U.S. Supreme Court Denies Hearing “Indefinite Dentention” Legal Challenge
With the hyper-rhetoric in American politics today, it is often difficult to discern when an issue is as serious as it sounds. If you only watched cable news, you’d kind of know that the NSA can read everything we do online or something, but they can’t find that plane! Yet a recent decision by the Supreme Court to pass on a case involving a challenge to indefinite detention for terrorists has implications that reach far beyond spider-holes in Afghanistan.
According to Reuters, the decision to pass “handed a victory to President Barack Obama’s administration,” after a federal court judge in New York ruled that the law was unconstitutional. Later an appeals court overturned the ruling. Since the plaintiffs were U.S. citizens acting on behalf of non-U.S. citizens there wasn’t good legal standing for the case.
The plaintiffs were comprised of journalists, including Pulitzer Prize winner Chris Hughes, who worry that the vague definitions involved can put them at risk for detention simply by doing their jobs.
Before 9/11, before the U.S.S. Cole, and before the embassy bombings of 1998, a number of journalists tracked down and interviewed Osama Bin Laden who was still a wanted terrorist but not the globally reviled figure he was at the time of his death. In a modern context, the journalists involved would be eligible for a one-way ticket to Guantanamo simply for quoting him.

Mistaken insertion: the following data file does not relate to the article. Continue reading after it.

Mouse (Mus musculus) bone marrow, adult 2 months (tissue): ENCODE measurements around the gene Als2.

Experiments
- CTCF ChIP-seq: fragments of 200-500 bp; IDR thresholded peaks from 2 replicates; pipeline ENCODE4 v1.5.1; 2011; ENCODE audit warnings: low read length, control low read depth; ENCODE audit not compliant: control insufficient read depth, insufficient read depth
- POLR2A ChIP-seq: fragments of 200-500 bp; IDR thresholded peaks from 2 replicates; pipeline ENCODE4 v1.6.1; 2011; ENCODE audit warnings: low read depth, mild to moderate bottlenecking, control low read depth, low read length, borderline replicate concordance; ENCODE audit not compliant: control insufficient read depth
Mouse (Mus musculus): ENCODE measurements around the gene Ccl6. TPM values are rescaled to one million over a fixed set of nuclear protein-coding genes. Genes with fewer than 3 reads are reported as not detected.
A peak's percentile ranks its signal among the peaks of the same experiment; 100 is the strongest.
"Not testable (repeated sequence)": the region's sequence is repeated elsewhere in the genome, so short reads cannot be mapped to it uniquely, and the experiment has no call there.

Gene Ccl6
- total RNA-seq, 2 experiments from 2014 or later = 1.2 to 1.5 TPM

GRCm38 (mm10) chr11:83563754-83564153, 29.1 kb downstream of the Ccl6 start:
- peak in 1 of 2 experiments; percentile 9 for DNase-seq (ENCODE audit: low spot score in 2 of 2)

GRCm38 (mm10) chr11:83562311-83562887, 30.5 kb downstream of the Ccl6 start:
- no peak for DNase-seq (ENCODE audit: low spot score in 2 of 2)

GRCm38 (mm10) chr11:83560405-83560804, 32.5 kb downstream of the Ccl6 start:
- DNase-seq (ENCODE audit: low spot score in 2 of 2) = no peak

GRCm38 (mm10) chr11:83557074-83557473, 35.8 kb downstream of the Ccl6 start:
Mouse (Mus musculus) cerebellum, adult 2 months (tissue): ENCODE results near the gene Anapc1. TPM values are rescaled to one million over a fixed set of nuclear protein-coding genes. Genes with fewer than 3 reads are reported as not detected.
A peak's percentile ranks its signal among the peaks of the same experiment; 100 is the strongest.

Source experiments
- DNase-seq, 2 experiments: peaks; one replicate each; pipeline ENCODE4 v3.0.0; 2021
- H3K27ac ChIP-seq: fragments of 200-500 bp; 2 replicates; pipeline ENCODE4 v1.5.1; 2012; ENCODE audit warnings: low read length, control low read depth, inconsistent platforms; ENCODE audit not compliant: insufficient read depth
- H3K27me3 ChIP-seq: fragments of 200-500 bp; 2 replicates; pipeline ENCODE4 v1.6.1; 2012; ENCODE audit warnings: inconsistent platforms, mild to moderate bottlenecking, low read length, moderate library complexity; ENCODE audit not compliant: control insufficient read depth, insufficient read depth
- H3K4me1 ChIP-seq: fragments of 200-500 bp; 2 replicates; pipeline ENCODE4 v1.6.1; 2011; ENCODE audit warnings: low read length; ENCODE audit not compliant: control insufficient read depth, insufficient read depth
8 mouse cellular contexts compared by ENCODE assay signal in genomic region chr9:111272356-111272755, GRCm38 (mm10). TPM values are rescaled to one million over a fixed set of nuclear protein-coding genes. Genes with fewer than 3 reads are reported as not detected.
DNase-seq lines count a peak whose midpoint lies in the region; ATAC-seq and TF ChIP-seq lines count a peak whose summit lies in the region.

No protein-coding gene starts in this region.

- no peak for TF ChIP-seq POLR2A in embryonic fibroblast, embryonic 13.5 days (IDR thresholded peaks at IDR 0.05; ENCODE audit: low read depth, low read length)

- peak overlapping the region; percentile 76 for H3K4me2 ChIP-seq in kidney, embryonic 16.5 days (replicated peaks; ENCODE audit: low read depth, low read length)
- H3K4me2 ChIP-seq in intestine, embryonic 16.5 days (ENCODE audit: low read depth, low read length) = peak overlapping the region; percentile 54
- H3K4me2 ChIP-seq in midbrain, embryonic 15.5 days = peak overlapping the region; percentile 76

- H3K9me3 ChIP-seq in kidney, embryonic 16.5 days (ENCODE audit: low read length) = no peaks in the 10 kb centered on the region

By passing on hearing the case, the Court has passed on the opportunity for an examination of the constitutionality of the indefinite detention problem. There is no more perfect representation of the Obama administration than this issue.
Closing Guantanamo was the first thing newly-inaugurated President Obama did, a move that even he so much as admitted was the result of naiveté. Publicly, the President has continued to call for an end to the worst of the Bush Administration policies with respect to the terror fight. Yet, like with this case, their actions seem to be telling a much different story.